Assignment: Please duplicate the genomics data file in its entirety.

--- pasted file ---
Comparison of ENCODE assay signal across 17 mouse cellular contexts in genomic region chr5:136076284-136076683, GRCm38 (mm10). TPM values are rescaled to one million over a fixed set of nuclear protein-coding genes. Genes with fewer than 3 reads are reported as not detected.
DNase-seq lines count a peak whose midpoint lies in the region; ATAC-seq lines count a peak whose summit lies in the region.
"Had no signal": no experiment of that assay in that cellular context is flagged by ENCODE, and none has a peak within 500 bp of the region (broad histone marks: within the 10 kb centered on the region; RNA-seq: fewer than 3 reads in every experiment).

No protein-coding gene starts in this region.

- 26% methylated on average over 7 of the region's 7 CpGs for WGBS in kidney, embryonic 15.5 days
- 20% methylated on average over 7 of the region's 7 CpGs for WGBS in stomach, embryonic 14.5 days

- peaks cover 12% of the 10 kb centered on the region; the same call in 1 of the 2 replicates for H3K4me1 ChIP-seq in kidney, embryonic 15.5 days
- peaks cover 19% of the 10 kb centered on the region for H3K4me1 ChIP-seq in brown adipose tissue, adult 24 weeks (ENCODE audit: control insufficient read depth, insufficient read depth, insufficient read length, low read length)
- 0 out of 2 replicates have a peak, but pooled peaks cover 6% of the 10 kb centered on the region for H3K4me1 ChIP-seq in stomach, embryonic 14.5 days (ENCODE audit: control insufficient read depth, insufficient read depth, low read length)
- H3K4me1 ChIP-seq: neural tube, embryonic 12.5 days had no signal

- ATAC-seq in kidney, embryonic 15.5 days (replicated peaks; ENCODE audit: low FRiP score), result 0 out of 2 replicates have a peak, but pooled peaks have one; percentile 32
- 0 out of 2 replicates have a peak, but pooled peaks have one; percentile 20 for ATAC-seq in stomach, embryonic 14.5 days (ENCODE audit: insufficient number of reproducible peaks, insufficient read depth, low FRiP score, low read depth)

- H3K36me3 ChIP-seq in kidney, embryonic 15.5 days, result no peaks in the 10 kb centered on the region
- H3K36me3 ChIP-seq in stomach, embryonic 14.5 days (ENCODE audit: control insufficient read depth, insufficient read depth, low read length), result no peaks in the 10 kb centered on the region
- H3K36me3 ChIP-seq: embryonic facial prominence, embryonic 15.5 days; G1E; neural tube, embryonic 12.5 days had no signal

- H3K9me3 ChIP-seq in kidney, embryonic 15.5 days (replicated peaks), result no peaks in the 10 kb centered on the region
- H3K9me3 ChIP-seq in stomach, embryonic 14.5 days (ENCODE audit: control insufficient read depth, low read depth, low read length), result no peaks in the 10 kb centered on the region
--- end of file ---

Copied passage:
Comparison of ENCODE assay signal across 17 mouse cellular contexts in genomic region chr5:136076284-136076683, GRCm38 (mm10). TPM values are rescaled to one million over a fixed set of nuclear protein-coding genes. Genes with fewer than 3 reads are reported as not detected.
DNase-seq lines count a peak whose midpoint lies in the region; ATAC-seq lines count a peak whose summit lies in the region.
"Had no signal": no experiment of that assay in that cellular context is flagged by ENCODE, and none has a peak within 500 bp of the region (broad histone marks: within the 10 kb centered on the region; RNA-seq: fewer than 3 reads in every experiment).

No protein-coding gene starts in this region.

- 26% methylated on average over 7 of the region's 7 CpGs for WGBS in kidney, embryonic 15.5 days
- 20% methylated on average over 7 of the region's 7 CpGs for WGBS in stomach, embryonic 14.5 days

- peaks cover 12% of the 10 kb centered on the region; the same call in 1 of the 2 replicates for H3K4me1 ChIP-seq in kidney, embryonic 15.5 days
- peaks cover 19% of the 10 kb centered on the region for H3K4me1 ChIP-seq in brown adipose tissue, adult 24 weeks (ENCODE audit: control insufficient read depth, insufficient read depth, insufficient read length, low read length)
- 0 out of 2 replicates have a peak, but pooled peaks cover 6% of the 10 kb centered on the region for H3K4me1 ChIP-seq in stomach, embryonic 14.5 days (ENCODE audit: control insufficient read depth, insufficient read depth, low read length)
- H3K4me1 ChIP-seq: neural tube, embryonic 12.5 days had no signal

- ATAC-seq in kidney, embryonic 15.5 days (replicated peaks; ENCODE audit: low FRiP score), result 0 out of 2 replicates have a peak, but pooled peaks have one; percentile 32
- 0 out of 2 replicates have a peak, but pooled peaks have one; percentile 20 for ATAC-seq in stomach, embryonic 14.5 days (ENCODE audit: insufficient number of reproducible peaks, insufficient read depth, low FRiP score, low read depth)

- H3K36me3 ChIP-seq in kidney, embryonic 15.5 days, result no peaks in the 10 kb centered on the region
- H3K36me3 ChIP-seq in stomach, embryonic 14.5 days (ENCODE audit: control insufficient read depth, insufficient read depth, low read length), result no peaks in the 10 kb centered on the region
- H3K36me3 ChIP-seq: embryonic facial prominence, embryonic 15.5 days; G1E; neural tube, embryonic 12.5 days had no signal

- H3K9me3 ChIP-seq in kidney, embryonic 15.5 days (replicated peaks), result no peaks in the 10 kb centered on the region
- H3K9me3 ChIP-seq in stomach, embryonic 14.5 days (ENCODE audit: control insufficient read depth, low read depth, low read length), result no peaks in the 10 kb centered on the region